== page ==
For the next generation of leaders to be successful, they’ll need a mindset sculpted by strategy, new ideas, and a willingness to embrace the unknown.
I routinely hear AEC firm leaders express frustration about finding the next generation of leaders. Their feelings are understandable when so many firms continue to be led by founding or legacy partners who are in their late 50s or early 60s and want to move on to a different life stage.
Their comments on the next generation include:
- “So many of our people don’t have the DNA to be entrepreneurial.”
- “They’re so risk averse.”
- “They just don’t get the broader picture of business.”
- “They focus on the bottom instead of the top line.”
- “They just sit in the comfort of their desks doing projects instead of going out there to see what’s happening.”
Sound familiar? To be sure, there are some serious practical issues that complicate leadership transition: The Great Recession eroded firm coffers needed to repurchase senior partner stock, downward pressure on fees in an increasingly fickle market hurts profitability, and leadership development was deferred due to slashed recession era training budgets. These are real issues that must be addressed.
However, there is a larger leadership transition issue. That issue is building a leadership mindset. It is trickier to solve, as it involves human behavior, and yet it’s essential to developing the next generation of leaders.
Leadership simply defined is about discovering strategic ideas that lift the organization to a better place and bringing others along to make them happen. It takes you away from the well-worn routines of business life into corridors not seen before, unknown places that hold endless promise, ambiguity, and trepidation. In short, to succeed as a leader you must pursue ideas whose outcome is unknown. That can be scary, and as a leader you need to be OK with that. That is the leadership mindset.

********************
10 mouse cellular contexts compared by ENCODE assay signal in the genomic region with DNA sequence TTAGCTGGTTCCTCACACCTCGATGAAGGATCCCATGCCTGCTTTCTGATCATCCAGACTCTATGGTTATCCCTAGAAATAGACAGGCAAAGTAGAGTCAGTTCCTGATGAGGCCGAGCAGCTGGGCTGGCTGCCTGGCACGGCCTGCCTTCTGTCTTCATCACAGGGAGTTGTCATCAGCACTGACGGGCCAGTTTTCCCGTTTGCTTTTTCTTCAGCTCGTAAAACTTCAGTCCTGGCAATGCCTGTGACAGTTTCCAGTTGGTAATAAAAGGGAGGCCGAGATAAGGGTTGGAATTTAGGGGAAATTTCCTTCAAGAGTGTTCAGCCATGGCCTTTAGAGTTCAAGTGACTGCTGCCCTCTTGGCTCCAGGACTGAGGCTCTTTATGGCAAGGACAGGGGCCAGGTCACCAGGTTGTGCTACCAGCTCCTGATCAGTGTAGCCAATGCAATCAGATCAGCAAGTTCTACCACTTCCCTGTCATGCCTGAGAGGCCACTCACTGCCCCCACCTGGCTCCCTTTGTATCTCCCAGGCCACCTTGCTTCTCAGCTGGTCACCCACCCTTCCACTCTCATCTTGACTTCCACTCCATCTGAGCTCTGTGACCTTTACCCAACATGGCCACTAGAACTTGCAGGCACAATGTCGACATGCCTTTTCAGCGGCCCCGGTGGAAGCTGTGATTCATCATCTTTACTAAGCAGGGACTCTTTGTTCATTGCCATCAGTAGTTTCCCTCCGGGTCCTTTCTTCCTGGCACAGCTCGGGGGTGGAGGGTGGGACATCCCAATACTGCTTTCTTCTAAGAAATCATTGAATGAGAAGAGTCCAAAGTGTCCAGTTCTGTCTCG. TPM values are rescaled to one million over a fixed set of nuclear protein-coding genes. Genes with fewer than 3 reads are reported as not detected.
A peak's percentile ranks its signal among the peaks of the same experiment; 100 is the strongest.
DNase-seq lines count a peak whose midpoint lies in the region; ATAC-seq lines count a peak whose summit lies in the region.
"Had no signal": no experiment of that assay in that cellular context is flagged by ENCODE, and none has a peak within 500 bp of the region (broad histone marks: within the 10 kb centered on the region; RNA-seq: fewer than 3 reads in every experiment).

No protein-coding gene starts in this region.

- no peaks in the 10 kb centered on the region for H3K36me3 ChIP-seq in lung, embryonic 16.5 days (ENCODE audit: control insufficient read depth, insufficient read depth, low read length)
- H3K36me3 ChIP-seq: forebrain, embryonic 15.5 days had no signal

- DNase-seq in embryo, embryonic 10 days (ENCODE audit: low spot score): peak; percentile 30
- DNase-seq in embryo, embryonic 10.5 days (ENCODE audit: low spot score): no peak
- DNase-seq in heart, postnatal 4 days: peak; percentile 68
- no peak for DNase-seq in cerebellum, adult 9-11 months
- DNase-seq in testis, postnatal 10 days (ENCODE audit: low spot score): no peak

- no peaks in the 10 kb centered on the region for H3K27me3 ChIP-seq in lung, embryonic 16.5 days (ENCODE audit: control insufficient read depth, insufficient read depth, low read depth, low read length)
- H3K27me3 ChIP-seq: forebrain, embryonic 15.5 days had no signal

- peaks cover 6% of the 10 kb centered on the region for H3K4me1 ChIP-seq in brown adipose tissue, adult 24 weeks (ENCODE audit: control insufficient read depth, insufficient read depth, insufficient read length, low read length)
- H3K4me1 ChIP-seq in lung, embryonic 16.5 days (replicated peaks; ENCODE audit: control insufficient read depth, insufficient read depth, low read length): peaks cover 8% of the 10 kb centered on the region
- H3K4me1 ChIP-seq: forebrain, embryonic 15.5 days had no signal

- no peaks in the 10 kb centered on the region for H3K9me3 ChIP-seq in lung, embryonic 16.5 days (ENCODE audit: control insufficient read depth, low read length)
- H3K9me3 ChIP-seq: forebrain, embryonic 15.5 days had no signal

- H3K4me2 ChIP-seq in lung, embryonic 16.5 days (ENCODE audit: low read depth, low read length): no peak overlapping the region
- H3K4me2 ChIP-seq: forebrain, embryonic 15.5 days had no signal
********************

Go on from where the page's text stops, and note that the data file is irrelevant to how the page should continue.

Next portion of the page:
For most mortals, the pursuit of scariness sounds, well, silly or ill advised. Who in their right mind would want to move in the direction of discomfort? Answer: someone who dares to dream and believes that the bumpy road to get there is worth taking.
How does this apply to A/E firm leadership? Think of the possibilities for growth that need attention to build a future. Some of them are:
- What work will our clients value enough to pay higher fees?
- How do we teach our professionals to listen actively to clients not only to deliver better work, but also to discover broader opportunities to serve them?
- How do we build a culture that attracts the best talent and motivates them to stay and do generative work, without us having the ability to pay them more money than our competition?
Finding strategic ideas to address these issues requires testing them. It also involves adopting new behaviors for their implementation. Next gen leaders often find themselves in the awkward place of motivating team members to experiment with new initiatives with no guarantee of success, holding difficult conversations when others react cynically to anything new, and giving full throated praise when teams achieve success, of any size. In other words, new initiatives push people outside of their comfort zone. That is where many next gen leaders stall out.
How can a firm support its next gen leaders to take the risks that come with new ideas and behaviors, while recognizing they will enter the zone of discomfort?
Here are some important starting points:
- Make it a priority for next gen leaders to generate strategic ideas that will move the organization forward.
- Help them identify personal motivators to give them the drive to push through the discomfort of trying new ideas and behaviors.
- Recognize that defensive behaviors are normal and appear in many forms, including micromanagement, personalizing, and conflict avoidance.
- Make it a strength to admit defensive behaviors and to deal with them openly.
- Work with them on behavioral approaches to manage their discomfort while testing new ideas.
- Celebrate every gawky effort toward creating the future.
Developing next gen leaders calls upon the current leaders to promote the risk-taking that comes with finding new ideas and to support them while they work through the discomfort of making them happen. That is how the future gets built.
Julie Benezet spent 25 years in law and business, and for the past 15 years has coached executives from virtually every industry. She is the author of the recent book, The Journey of Not Knowing: How 21st Century Leaders Can Chart a Course Where There Is None. She can be reached at firstname.lastname@example.org